A key enabler for atomic-force microscopy is the ability to sense the cantilever motion with high resolution and high bandwidth. We are developing new techniques for cantilever / sample motion sensing that maintain the high resolution of optical sensing but obviate its inherent size and cost drawbacks.
In semiconductor device research, there is a significant need for the nanoscale electrical characterization of materials. Several scanning probe techniques can be used to obtain a reliable measure of local resistance, surface potential and capacitance in addition to topography maps.
Scanning probe techniques can also be used to study the electrical transport in materials at the nanoscale. Our work on conductive-mode atomic force microscopy addresses these nanoscale electrical characterization needs.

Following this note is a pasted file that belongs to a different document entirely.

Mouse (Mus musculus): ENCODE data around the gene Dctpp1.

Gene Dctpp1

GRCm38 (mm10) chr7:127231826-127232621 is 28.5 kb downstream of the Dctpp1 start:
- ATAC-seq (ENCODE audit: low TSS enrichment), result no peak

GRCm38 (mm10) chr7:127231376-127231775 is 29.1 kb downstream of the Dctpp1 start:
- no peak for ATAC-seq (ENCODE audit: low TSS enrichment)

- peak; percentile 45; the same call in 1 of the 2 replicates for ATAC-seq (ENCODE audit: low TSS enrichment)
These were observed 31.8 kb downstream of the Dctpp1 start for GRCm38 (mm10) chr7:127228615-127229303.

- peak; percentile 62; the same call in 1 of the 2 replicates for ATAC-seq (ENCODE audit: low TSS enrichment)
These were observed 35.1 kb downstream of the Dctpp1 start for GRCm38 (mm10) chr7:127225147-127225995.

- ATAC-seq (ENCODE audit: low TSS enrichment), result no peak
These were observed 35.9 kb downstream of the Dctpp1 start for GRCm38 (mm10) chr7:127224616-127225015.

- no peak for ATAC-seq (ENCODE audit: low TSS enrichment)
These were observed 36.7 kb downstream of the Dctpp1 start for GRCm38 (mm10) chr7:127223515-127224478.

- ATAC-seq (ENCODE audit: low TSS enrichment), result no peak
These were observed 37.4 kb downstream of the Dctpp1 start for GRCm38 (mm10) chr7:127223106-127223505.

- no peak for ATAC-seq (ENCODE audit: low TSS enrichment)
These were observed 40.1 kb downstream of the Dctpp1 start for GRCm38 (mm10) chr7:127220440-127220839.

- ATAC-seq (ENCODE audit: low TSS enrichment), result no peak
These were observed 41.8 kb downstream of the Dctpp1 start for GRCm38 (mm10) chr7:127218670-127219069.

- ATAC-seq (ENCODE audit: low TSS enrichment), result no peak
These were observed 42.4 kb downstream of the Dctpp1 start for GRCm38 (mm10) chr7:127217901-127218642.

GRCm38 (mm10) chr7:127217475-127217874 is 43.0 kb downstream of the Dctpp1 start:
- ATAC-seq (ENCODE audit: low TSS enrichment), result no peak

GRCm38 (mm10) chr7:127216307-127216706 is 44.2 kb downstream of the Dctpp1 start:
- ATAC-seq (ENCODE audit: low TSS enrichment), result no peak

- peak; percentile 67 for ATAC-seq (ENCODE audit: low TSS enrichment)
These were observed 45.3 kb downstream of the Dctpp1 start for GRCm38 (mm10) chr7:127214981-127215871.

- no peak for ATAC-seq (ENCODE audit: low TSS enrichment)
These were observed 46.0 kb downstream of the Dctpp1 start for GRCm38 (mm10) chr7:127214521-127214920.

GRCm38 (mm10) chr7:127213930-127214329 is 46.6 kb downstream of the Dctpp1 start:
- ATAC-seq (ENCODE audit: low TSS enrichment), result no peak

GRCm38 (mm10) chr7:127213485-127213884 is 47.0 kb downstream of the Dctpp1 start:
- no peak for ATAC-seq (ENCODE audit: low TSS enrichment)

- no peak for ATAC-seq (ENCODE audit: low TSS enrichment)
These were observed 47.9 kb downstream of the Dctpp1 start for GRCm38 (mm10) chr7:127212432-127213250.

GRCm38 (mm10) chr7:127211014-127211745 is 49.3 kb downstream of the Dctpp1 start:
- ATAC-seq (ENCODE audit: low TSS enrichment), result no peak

In recent years, several modes of operation have been proposed for atomic force microscopy, collectively known as multi-frequency AFM (MF–AFM). Examples include amplitude-modulation AFM (AM–AFM), which utilize higher harmonics, higher resonant modes and multiple modes. We are using system-theoretic tools to develop techniques for quantitative MF–AFM.